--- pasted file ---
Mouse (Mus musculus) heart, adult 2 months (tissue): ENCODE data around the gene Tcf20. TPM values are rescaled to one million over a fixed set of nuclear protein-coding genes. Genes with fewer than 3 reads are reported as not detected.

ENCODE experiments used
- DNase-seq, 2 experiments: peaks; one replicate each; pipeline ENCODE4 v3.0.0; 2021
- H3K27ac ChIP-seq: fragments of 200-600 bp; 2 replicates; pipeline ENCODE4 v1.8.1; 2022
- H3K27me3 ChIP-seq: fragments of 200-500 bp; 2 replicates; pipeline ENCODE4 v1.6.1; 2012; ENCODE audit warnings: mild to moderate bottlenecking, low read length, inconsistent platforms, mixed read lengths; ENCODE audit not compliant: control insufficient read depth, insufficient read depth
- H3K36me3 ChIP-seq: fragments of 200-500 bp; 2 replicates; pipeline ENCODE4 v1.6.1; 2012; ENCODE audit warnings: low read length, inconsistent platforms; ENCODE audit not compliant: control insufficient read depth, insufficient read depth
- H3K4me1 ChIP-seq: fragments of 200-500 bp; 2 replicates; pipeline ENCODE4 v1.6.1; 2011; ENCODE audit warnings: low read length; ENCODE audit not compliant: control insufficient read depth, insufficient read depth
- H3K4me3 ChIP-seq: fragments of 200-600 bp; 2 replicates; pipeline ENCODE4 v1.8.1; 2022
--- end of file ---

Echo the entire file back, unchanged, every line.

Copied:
Mouse (Mus musculus) heart, adult 2 months (tissue): ENCODE data around the gene Tcf20. TPM values are rescaled to one million over a fixed set of nuclear protein-coding genes. Genes with fewer than 3 reads are reported as not detected.

ENCODE experiments used
- DNase-seq, 2 experiments: peaks; one replicate each; pipeline ENCODE4 v3.0.0; 2021
- H3K27ac ChIP-seq: fragments of 200-600 bp; 2 replicates; pipeline ENCODE4 v1.8.1; 2022
- H3K27me3 ChIP-seq: fragments of 200-500 bp; 2 replicates; pipeline ENCODE4 v1.6.1; 2012; ENCODE audit warnings: mild to moderate bottlenecking, low read length, inconsistent platforms, mixed read lengths; ENCODE audit not compliant: control insufficient read depth, insufficient read depth
- H3K36me3 ChIP-seq: fragments of 200-500 bp; 2 replicates; pipeline ENCODE4 v1.6.1; 2012; ENCODE audit warnings: low read length, inconsistent platforms; ENCODE audit not compliant: control insufficient read depth, insufficient read depth
- H3K4me1 ChIP-seq: fragments of 200-500 bp; 2 replicates; pipeline ENCODE4 v1.6.1; 2011; ENCODE audit warnings: low read length; ENCODE audit not compliant: control insufficient read depth, insufficient read depth
- H3K4me3 ChIP-seq: fragments of 200-600 bp; 2 replicates; pipeline ENCODE4 v1.8.1; 2022